See the 'Announcements' and 'News' Tabs for the latest information on planned prescribed burns.
To reduce potential for large wildfires, maintain resilient landscapes, and improve overall forest health, the Bitterroot National Forest is planning to implement spring prescribed burning projects. Over the next two months, the Bitterroot National Forest is planning to implement numerous prescribed burning projects. Timing of the burns will be dependent on favorable weather conditions and good smoke dispersion.
Interactive Planned Prescribed Fire Map
PDF Prescribed Burning Map
Treatment areas include:
Darby/Sula Ranger District – 2,300 acres are planned:
Waddell Units, south of Lake Como- 210 acres complete
Como/Horse Lick, south of Lost Horse and north of Lake Como- 264 acres complete
Trapper Bunkhouse, SW of Darby between Little Tin Cup & McCoy Creeks - 100 acres complete
Cameron Blue and Middle East Fork, along East Fork road near Guide Creek and Tolan Ridge- 60 acres complete
Sula Ranger Station, horse pasture and ditches- 10 acres complete
West Fork Ranger District – 1,200 acres are planned:
Lower West Fork Units, south of Trapper Creek and north of Lloyd Creek
Frazier Interface, south of Pierce Creek and north of Baker Creek - 190 acres complete
Horse Pasture north of confluence of Nez Perce Fork & West Fork Rivers at Lone Pine Helibase- 20 acres complete
Stevensville Ranger District– 1,000 acres are planned:
Larry Bass Units, within the Bass Creek Recreation Area north of Stevensville- 250 acres complete
Sweeney Creek Units, west of Florence - 300 acres complete
Three Saddle Units, Sapphire Mountains east of Stevensville - 150 acres complete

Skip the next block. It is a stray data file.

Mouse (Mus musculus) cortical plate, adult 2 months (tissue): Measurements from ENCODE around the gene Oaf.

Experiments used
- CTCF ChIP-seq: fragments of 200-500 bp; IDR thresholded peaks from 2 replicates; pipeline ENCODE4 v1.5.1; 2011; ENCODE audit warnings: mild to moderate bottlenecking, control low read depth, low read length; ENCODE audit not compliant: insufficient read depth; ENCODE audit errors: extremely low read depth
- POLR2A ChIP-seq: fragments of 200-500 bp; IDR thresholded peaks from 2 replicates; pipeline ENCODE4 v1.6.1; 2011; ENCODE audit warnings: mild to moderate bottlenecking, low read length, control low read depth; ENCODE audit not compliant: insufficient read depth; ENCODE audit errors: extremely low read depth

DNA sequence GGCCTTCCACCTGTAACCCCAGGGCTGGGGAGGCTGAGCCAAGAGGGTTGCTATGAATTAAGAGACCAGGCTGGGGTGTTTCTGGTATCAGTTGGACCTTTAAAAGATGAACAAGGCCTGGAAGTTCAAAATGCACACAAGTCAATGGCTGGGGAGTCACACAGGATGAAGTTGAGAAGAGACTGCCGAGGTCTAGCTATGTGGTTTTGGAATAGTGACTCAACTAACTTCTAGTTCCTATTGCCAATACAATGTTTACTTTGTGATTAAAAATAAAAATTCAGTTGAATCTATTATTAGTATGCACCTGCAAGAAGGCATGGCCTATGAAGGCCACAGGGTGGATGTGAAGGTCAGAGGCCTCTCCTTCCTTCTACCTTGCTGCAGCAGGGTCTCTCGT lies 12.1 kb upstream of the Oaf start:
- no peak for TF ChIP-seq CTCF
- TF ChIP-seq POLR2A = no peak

The burns will only be ignited if operational safety, fuel moisture, weather conditions, and air quality parameters can be attained. Fire crews will monitor all burns after ignition to ensure that they stay within prescribed boundaries until declared out. Major roads in the area will be signed and local residents who have requested prior notification will be contacted in advance of burning.
Low and moderate intensity prescribed fires have several objectives including:
Improve wildlife habitat – many plants respond favorably to fire providing new food sprouts for wildlife.
Reduce the potential of large, high intensity wildfires by reducing the amount of downed fuel to burn.
Post-harvest slash treatment – reduce residual slash created by thinning operations and personal use firewood cutting.
For public safety, recreationists are asked to be aware of fire crews and vehicles in these areas. The public is also asked to avoid traveling in prescribed burn units while crews are present, as well as trails and roads directly adjacent to the units. Please take caution as roads and trails used as control lines for the burn could be temporarily impacted by low intensity fire and smoke.
Fire managers plan to conduct the burning as quickly as possible to limit impacts to recreational users and the general public. Overnight, there is potential for smoke to settle into the bottom of valleys and corridors that may cause short term smoke impacts for residents and travel. The smoke is typically visible for a short duration, 1-2 days, and burns are approved in coordination with the Montana DEQ to minimize impacts to communities.
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